If you hit a wall, while exercising or while engaged in some physically demanding activity, such as a half marathon, tennis match, basketball game, etc., our amazing bodies have a solution that does not require you to stop. During vigorous activities, the body shifts to a ketogenic state.

When our muscles and livers run out of glycogen (glycogen is converted into glucose), the body must turn to fat. The fat is broken down and converted into ketones. Ketones are a superior fuel substitute for glucose. These ketones are then sent around the body, via our blood, to where they are most needed.

The Inner City’s Ugly Truth

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In my travels around the country, speaking primarily to high school students about the Rich Habits and Poor Habits, I’ve noticed a trend.

Typically, eight students out of an average class of forty took me up on my offer for the free books I gave out after every talk. Those eight students seemed genuinely interested in learning about my research in order to improve their lives.

The remaining thirty-two students could care less about improving their lives through my research.

In both cases, parents were the reason why. [Read more…]

Doing Nothing is a Habit

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I spent five years studying the daily habits of 361 rich and poor people and in my bestselling books, Rich Habits and Change Your Habits Change Your Life, I shared some of the important findings from that study.

In my research, I learned that there were specific habits the self-made rich adopted that enabled them to achieve their dreams and their goals. This included things such as:

  • Experimentation – Experimenting with new things in order to uncover an innate talent or passion.
  • Reading – Reading 30 minutes or more every day for self-education.
  • Build Rich Relationships – Building relationships with the right people – other future millionaires.
  • Dream-Setting – Pursuing goals around your dreams.
  • Taking Calculated Risks – Calculated risk is a type of risk that requires you to do your homework before investing your money.

There are many others (over 300) but I think you get the idea – the rich are habit-driven.

My research also led to another proprietary discovery – those who were not rich also had habits, however, many of those habits were Do-Nothing Habits:

  • Not reading to learn, is a habit.
  • Not exercising every day, is a habit.
  • Not eating healthy, is a habit.
  • Not pursuing your dreams, is a habit.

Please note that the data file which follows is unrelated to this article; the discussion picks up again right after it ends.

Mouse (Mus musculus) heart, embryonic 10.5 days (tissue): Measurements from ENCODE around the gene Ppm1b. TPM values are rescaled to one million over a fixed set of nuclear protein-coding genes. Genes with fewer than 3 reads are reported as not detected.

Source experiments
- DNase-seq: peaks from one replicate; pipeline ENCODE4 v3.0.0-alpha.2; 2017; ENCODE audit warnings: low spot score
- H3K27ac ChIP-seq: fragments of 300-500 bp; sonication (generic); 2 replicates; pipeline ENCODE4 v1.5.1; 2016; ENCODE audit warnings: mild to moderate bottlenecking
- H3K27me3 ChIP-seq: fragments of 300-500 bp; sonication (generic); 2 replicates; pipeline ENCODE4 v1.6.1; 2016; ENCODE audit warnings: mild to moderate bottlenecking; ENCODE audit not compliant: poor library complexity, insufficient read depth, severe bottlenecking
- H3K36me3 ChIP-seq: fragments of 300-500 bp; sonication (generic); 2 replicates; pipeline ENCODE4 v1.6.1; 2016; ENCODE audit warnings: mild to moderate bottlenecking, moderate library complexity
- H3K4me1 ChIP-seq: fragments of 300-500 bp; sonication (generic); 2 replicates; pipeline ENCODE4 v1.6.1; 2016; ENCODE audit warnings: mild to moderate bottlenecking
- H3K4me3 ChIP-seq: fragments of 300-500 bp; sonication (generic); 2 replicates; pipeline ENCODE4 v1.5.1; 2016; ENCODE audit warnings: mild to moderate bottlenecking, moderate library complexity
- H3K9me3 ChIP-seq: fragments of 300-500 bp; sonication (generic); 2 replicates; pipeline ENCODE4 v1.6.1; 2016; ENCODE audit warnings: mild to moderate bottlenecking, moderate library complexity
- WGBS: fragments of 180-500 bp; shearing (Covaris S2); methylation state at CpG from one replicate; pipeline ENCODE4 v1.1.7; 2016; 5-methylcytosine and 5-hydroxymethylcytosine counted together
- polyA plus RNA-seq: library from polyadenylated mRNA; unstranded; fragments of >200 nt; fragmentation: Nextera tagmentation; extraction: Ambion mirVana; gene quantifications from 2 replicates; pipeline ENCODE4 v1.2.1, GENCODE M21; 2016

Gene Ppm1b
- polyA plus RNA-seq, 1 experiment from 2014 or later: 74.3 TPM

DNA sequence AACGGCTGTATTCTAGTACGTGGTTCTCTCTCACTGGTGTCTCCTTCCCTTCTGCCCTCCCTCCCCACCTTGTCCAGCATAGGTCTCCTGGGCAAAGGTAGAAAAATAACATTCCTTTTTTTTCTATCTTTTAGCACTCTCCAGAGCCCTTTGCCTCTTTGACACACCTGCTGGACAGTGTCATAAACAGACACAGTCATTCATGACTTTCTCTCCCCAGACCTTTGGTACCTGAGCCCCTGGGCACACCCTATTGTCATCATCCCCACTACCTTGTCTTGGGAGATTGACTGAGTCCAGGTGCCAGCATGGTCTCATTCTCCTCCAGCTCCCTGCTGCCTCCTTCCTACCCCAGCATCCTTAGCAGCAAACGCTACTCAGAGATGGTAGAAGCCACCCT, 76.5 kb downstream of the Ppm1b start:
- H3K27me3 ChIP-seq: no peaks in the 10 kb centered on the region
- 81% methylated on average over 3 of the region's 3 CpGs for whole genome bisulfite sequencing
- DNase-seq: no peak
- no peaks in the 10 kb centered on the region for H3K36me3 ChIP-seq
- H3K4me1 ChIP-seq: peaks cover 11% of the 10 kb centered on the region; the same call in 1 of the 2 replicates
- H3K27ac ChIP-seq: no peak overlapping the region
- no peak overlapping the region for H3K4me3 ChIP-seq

• Not creating and pursuing goals, is a habit.
  • Not returning phone calls immediately, is a habit.
  • Not waking up early to pursue self-improvement, is a habit.
  • Not saving money, is a habit.
  • Not prudently investing your savings, is a habit.
  • Not being frugal, is a habit.
  • Not doing more than you are paid, is a habit.
  • Not avoiding time wasters, is a habit.
  • Not doing what needs to be done (procrastinating), is a habit.
  • Not networking with other success-minded people, is a habit.
  • Not making happy birthday calls, is a habit.
  • Not making life event calls, is a habit.
  • Not taking personal responsibility for your life, is a habit.
  • Not volunteering for a worthwhile charity, is a habit.
  • Not being charitable with your money, is a habit.

Most people have Do-Nothing Habits. As a result, most people struggle in life. Some struggle financially. Some struggle with poor health. And some struggle with their relationships.

Do-Nothing Habits are like a mirror, they reflect back the life you have chosen for yourself through inaction. Oftentimes, it’s not what you do that determines the circumstances of your life – it’s what you choose not to do.

 

Pump Up Your Faith

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I’ve learned from interviewing 177 self-made millionaires that faith comes and goes. One day you’re up and faith is abundant. The next day, everything is going against you and faith is replaced with doubt and uncertainty.

What kept most of the millionaires I studied going, what enabled them to survive the ups and downs, were habits. They forged certain habits that were specific to whatever dream they were pursuing. They engaged in those habits, when everything was going right and they engaged in those habits when everything was going wrong.

The reality is that faith will not keep you in the game.

Habits will.